820 F2d 405 Deryck v. Akron City School District

820 F.2d 405

40 Ed. Law Rep. 74

Wayne D. DERYCK, Plaintiff-Appellant,
AKRON CITY SCHOOL DISTRICT; Robert V. Bullis, individually
and as Assistant to the Superintendent; and Thomas L.
Mitchell, individually and as Coordinator of Transportation
Services, Defendants-Appellees.

No. 86-3443.

United States Court of Appeals, Sixth Circuit.

June 9, 1987.

Unpublished Disposition
NOTICE: Sixth Circuit Rule 24(c) states that citation of unpublished dispositions is disfavored except for establishing res judicata, estoppel, or the law of the case and requires service of copies of cited unpublished dispositions of the Sixth Circuit.

Before KRUPANSKY and GUY, Circuit Judges, and GILMORE, District Judge.*


view counter

Plaintiff, Wayne D. Deryck, a contract van driver for the defendants (Akron or School District), had his contract terminated when he could not meet his contract obligations. Deryck filed a 42 U.S.C. Sec. 1983 action against the defendants seeking reinstatement and damages. The district court granted summary judgment in favor of defendants finding that Deryck had no right in continued employment as a van driver, and that, even if he did, he received a pretermination hearing that met the requirements of Cleveland Board of Education v. Loudermill, 470 U.S. 532 (1985). Although we agree with the conclusions reached by District Judge Dowd, we depart slightly from his analysis in affirming.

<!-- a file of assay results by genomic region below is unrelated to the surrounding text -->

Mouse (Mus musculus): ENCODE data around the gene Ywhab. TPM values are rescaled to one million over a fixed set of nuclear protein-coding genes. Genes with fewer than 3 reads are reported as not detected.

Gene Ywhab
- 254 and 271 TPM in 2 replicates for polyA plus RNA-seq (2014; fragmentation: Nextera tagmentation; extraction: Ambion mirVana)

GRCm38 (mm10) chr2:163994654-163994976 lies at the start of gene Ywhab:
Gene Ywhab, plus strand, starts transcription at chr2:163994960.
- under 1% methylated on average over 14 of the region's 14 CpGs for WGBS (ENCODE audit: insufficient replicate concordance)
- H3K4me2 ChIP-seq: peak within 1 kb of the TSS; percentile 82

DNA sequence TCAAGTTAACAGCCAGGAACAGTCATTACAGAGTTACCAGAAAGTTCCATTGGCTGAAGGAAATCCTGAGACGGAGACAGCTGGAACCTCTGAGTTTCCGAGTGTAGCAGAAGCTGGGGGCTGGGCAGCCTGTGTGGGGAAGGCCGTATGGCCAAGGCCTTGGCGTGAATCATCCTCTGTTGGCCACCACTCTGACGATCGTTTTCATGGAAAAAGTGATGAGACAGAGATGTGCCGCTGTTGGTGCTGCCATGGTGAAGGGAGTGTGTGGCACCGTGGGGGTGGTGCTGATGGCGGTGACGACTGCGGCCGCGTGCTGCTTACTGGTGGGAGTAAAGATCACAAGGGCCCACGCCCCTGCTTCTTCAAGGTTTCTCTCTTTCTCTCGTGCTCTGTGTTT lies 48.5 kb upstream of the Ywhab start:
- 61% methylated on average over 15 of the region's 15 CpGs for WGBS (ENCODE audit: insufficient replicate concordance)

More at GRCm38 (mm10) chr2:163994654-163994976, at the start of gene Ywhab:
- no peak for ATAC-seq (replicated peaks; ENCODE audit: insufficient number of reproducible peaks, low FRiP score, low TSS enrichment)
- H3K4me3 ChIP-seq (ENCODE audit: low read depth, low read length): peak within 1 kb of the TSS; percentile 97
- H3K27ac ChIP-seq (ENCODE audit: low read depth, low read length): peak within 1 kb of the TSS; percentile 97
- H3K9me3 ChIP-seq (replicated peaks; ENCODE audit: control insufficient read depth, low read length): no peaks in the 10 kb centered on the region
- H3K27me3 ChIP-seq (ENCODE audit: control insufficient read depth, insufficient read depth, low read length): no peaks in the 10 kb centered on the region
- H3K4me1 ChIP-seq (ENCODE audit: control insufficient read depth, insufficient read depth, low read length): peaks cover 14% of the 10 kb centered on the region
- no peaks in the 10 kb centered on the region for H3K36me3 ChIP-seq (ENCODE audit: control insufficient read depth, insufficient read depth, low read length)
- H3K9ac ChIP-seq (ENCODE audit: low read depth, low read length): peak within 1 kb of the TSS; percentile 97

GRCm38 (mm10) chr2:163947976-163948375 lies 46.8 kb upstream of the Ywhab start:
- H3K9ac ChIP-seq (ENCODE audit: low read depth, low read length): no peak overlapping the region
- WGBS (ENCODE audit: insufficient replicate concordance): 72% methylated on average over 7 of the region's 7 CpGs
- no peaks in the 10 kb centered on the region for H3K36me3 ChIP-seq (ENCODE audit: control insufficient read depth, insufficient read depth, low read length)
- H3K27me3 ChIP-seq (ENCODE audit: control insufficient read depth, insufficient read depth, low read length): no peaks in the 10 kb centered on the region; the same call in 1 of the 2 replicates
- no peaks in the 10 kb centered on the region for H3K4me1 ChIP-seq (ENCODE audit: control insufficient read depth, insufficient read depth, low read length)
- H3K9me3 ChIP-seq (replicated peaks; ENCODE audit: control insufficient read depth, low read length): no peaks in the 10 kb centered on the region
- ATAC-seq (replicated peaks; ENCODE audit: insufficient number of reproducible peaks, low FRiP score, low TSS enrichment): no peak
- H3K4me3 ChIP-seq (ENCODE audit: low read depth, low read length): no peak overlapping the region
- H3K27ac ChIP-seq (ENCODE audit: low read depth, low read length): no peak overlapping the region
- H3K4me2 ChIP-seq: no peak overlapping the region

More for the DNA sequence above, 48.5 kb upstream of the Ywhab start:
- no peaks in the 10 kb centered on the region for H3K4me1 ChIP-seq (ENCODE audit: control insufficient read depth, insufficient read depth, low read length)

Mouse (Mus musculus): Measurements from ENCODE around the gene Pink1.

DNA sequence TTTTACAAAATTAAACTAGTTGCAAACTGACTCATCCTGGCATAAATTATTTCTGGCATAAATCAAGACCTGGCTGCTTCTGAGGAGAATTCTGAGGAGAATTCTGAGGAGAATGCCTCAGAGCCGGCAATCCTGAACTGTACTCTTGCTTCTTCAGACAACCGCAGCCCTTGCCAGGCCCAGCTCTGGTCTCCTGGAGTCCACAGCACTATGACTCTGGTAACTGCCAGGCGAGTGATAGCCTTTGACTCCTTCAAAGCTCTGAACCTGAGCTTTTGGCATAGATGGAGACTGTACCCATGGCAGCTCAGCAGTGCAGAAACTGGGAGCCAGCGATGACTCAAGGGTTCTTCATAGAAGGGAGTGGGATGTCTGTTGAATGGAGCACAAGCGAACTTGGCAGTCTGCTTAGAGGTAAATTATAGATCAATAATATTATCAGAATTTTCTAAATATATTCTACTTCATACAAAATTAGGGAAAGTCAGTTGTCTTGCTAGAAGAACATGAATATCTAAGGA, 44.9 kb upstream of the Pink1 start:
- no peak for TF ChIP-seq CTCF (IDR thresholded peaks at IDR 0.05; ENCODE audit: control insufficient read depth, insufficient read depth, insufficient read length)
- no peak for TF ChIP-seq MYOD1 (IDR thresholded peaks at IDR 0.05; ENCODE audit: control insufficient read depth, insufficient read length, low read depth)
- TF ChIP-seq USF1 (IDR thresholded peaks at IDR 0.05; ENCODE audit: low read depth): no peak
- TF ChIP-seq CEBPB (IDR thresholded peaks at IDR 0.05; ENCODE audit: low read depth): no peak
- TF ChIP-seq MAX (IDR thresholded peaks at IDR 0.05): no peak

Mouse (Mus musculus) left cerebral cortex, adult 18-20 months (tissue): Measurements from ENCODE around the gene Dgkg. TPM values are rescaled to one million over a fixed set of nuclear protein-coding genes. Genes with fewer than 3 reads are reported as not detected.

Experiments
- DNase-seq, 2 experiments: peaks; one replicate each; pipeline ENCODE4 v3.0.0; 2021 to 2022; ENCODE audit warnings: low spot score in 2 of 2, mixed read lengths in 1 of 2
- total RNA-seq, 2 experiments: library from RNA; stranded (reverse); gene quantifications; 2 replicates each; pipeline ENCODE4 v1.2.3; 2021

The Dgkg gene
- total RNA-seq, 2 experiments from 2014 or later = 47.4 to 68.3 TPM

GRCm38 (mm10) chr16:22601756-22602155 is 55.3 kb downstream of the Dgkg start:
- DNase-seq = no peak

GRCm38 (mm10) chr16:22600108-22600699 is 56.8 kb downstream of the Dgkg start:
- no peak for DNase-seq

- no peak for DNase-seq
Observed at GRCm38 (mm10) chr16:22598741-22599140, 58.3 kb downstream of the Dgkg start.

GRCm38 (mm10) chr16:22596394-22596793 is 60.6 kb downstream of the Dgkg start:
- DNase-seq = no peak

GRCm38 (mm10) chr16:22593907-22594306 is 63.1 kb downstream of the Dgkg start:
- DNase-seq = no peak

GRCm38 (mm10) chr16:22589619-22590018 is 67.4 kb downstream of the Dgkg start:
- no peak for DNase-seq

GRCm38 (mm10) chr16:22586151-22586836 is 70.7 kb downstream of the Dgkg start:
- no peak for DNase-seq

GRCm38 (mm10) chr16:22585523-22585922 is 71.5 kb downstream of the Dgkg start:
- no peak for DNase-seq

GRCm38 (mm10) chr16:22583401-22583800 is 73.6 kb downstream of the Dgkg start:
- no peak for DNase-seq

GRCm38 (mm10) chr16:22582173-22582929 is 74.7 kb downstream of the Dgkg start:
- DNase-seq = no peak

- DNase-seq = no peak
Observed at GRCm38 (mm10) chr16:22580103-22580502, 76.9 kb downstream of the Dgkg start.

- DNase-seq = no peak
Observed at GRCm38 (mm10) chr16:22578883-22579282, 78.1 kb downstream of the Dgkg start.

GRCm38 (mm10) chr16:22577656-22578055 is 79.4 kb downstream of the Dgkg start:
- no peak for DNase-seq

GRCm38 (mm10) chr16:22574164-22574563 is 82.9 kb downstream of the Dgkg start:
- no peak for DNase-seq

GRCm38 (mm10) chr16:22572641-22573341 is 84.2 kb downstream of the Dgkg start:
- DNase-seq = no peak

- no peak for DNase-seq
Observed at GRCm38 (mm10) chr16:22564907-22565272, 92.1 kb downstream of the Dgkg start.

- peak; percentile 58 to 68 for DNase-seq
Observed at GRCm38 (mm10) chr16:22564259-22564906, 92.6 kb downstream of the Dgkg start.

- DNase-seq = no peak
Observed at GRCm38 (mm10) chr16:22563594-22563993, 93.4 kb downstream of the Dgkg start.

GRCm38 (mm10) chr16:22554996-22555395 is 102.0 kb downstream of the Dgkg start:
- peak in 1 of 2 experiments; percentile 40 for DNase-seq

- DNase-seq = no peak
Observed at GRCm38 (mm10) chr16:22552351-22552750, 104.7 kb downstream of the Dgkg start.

The operative facts are simple to state and not in dispute. The defendants, as part of their obligation to educate handicapped and retarded children, must supply transportation for such students. In order to accomplish such transportation the defendants contract annually with a number of independent individuals to provide van service as opposed to transporting the students in the defendants' regular "yellow school bus" program.